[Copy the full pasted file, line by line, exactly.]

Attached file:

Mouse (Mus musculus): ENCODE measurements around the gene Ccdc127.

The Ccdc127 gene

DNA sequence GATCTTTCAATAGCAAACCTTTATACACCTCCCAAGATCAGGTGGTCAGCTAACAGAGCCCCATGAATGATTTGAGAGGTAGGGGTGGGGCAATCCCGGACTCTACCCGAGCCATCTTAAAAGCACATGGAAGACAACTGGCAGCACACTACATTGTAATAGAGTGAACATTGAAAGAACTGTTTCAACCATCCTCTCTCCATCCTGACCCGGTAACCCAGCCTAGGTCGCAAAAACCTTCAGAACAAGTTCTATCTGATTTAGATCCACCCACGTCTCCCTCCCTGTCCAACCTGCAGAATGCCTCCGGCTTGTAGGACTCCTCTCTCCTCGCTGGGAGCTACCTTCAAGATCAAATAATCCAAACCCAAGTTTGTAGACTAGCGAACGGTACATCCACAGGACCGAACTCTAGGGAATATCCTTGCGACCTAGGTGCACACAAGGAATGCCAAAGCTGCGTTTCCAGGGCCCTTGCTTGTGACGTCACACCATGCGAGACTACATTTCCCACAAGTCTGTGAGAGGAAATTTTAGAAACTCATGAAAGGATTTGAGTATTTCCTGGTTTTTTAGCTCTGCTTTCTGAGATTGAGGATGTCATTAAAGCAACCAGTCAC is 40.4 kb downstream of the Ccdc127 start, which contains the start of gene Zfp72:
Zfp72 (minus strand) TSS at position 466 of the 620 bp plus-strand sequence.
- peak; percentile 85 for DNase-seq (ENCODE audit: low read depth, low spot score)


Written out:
Mouse (Mus musculus): ENCODE measurements around the gene Ccdc127.

The Ccdc127 gene

DNA sequence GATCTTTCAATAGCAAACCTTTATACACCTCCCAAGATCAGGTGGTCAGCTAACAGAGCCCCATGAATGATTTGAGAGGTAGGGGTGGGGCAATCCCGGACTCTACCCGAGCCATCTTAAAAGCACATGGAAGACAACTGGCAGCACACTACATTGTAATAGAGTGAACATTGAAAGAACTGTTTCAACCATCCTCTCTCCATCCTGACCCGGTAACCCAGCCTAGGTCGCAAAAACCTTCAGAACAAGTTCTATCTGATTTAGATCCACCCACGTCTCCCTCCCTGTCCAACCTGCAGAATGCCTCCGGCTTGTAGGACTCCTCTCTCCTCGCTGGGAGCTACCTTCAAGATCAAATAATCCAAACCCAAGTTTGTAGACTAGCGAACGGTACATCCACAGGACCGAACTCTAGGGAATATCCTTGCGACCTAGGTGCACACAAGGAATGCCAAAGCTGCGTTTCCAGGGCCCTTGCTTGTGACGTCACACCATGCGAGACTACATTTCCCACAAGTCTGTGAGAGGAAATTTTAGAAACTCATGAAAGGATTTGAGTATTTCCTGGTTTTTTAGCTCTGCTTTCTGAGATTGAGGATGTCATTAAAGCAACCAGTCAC is 40.4 kb downstream of the Ccdc127 start, which contains the start of gene Zfp72:
Zfp72 (minus strand) TSS at position 466 of the 620 bp plus-strand sequence.
- peak; percentile 85 for DNase-seq (ENCODE audit: low read depth, low spot score)